Wednesday, November 14, 2012

Lode Street Studios: Jake J. Thomas

            My name is Jake J. Thomas and I’m starting this blog to show you the real deal when it comes to rad art.  Why am I qualified to rip this task to shreds like a rat making bedding from a napkin?  Good question.  There’re the degrees, sure, and they authorize my expertise, but that’s wacked.  Knowing I obtained my Ph.D. in Literature from UCSC and that I did a B.F.A. in painting at Lewis and Clark will impress you, sure, but is it reason enough to read my blog?  Yes.  It is.  Still, there’s more.  Much more.  Listen to the music and look at the magic.  That’s all I have to say, but I’m going to say it a thousand and one ways, again and again.
           Let me state it simply; art saved my life and there’s a good chance it's saved yours, too. I'm thinking of doing a series of of stories about a character named Art who goes around saving lives because it’s so fucking true to say that art saves lives. The thing is: your life has to be saved over and over again—not just once. It’s a good thing that art’s fully up for the challenge, huh? What a trip: art. It manifests a secular belief in some form of reason or purpose behind our intelligence and feelings. That’s one way describing its effects, anyhow. I'm not going to try and limit what you consider to be valid as art. Instead, I plan to write about stuff I find to be rad and try to explain why it’s meaningful to me.
              Why do I think we need to be saved?  Why do I think art should be celebrated?  Where do these questions come from?  Valid and intriguing, there are always inquiries surrounding every supposition.  The second you make a claim about art you are encountered by doubts.   At least I find myself in such a besieged position but I cruise through the voids like I was floating across dark asphalt on a skateboard, because I have practice working with uncertainty.  I'm comfortable with paradoxes.  Art saves lives, but, ironically, access to the experience of art almost always has to be defended and justified, because it’s not yet part of most people's daily lives, therefore it's value is not widely understood.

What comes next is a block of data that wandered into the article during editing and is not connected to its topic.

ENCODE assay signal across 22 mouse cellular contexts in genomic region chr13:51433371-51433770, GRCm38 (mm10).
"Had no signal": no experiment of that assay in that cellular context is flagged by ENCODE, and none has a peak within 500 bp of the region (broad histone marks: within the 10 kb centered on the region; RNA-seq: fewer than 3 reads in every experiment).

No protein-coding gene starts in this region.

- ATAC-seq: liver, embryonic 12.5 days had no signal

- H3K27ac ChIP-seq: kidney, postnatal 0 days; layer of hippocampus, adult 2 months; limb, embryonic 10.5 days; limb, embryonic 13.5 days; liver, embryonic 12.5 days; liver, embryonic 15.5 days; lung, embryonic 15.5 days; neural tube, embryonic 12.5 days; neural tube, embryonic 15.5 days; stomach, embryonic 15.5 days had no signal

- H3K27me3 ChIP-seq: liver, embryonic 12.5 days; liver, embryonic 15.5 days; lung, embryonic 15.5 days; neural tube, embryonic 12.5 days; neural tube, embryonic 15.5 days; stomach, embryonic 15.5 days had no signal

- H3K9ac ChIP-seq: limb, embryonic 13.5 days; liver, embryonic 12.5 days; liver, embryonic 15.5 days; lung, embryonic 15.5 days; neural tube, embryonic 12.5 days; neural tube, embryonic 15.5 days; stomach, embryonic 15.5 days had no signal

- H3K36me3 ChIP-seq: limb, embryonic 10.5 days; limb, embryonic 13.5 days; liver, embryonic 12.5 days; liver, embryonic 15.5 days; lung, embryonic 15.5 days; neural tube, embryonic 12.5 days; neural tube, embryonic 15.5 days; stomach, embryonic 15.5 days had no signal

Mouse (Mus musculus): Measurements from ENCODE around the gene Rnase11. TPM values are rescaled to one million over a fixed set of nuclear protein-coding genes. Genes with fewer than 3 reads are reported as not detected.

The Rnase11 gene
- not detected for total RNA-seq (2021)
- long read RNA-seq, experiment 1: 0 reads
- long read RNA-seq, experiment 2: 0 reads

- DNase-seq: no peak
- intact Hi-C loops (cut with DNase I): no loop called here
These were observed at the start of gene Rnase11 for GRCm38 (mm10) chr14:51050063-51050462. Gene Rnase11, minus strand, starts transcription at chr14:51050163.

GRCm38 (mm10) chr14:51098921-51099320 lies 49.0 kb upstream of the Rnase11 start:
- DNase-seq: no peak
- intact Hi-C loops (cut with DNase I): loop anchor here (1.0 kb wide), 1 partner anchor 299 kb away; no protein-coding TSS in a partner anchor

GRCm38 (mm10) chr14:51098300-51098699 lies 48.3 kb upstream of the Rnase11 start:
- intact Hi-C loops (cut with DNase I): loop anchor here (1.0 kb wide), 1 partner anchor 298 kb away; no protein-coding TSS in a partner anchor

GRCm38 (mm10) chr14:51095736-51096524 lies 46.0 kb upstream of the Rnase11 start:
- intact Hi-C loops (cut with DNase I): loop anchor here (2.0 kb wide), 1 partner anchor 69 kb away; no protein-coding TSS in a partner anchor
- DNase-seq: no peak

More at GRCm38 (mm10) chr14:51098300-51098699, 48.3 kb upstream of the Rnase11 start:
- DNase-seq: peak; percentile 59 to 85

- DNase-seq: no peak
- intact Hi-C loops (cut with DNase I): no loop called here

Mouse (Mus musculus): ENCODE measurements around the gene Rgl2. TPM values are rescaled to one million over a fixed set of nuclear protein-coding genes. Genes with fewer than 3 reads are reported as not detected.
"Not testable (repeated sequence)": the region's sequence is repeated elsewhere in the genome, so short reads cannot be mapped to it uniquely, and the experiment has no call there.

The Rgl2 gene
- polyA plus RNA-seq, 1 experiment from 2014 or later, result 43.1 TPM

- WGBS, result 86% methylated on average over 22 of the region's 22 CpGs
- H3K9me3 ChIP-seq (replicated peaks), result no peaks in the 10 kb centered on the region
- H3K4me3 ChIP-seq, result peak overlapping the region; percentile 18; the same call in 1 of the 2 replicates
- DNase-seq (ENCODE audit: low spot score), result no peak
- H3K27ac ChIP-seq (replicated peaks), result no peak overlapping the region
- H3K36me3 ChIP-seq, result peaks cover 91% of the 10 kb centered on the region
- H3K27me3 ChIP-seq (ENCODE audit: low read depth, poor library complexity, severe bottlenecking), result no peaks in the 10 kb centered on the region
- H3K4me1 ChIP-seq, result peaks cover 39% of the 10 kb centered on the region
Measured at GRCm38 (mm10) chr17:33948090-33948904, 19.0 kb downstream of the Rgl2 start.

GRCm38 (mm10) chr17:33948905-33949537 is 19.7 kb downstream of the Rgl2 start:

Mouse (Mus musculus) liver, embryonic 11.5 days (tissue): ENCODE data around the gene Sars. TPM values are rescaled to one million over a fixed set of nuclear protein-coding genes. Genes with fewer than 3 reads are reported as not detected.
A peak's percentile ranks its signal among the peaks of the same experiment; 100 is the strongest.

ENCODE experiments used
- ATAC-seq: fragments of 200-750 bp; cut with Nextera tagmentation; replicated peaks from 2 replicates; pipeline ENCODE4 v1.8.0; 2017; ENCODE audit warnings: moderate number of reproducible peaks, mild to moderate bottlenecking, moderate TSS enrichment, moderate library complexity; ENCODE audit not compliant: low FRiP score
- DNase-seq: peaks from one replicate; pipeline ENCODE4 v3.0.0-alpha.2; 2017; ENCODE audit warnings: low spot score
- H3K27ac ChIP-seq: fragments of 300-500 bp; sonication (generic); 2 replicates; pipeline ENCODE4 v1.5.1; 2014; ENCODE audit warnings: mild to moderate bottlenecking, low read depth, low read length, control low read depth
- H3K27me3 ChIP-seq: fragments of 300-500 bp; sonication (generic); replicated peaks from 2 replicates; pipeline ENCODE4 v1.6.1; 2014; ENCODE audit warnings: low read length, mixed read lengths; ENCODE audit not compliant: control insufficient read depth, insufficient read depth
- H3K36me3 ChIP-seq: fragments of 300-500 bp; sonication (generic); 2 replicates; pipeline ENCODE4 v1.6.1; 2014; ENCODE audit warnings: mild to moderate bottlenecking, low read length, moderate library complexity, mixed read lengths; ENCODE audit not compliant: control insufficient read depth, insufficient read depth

One defining thing about art, the kind that I consider to be rad, is that you have to experience it in person.  The necessity of proximity makes the task of the rad art blogger more challenging, but the value of seeing artworks in person is hard to overstate.  Seeing art is an experience, and it has a different time-span than other forms of culture.  Reading a book is a process that has a more linear and flexible timeline to it.  Sure, you might skip around and read some parts more than once, but generally you read a book from start to finish.  How long are you supposed to look at a series of photographs?  How do you know when you are finished?
            The openness of art is one of its strengths, but it can be a limitation, too.  All too often the task of interpreting the work is left entirely to the viewer.  Without enough guidance given through structure, however, the public can be alienated by this seeming emptiness.  Minimalism can easily be mistaken for laziness just like expressionism can look like madness.  How do we consider art within a context that allows for the value of the work to be realized?  Well, this blog is one modest attempt to bring art into a discourse that is discerning and energizing.
            I started this blog with a series of self-portraits not because I’m overly concerned with my looks.  Narcissism wouldn’t be a great reason.  No, vanity has little to do with it.  I wanted to give you an image of me so that you can imagine where I’m coming from.  I’m 36 years old.  I live with my dog in a house just off of 26th Ave. with three amazing women as housemates.  I go get coffee in the morning just a few blocks away.  I live surrounded by surfers and in the heart of one of the world’s surf capitals.  I don’t surf, yet, because I've been busy learning my craft as an artist and writer.  I’ve always seen surfing and skateboarding more as an art than a sport, though, so it’s definitely a goal to cover some of the rad and expressive action arts happening around these parts.  If I can find the scrilla to get a board and a winter suit, then I’m planning on getting myself into the water soon, too.
            You should follow my blog if you appreciate great writing and photography about art.  I’m going to try and post once a week, on Wednesdays, so keep checking back and let me know what you think.


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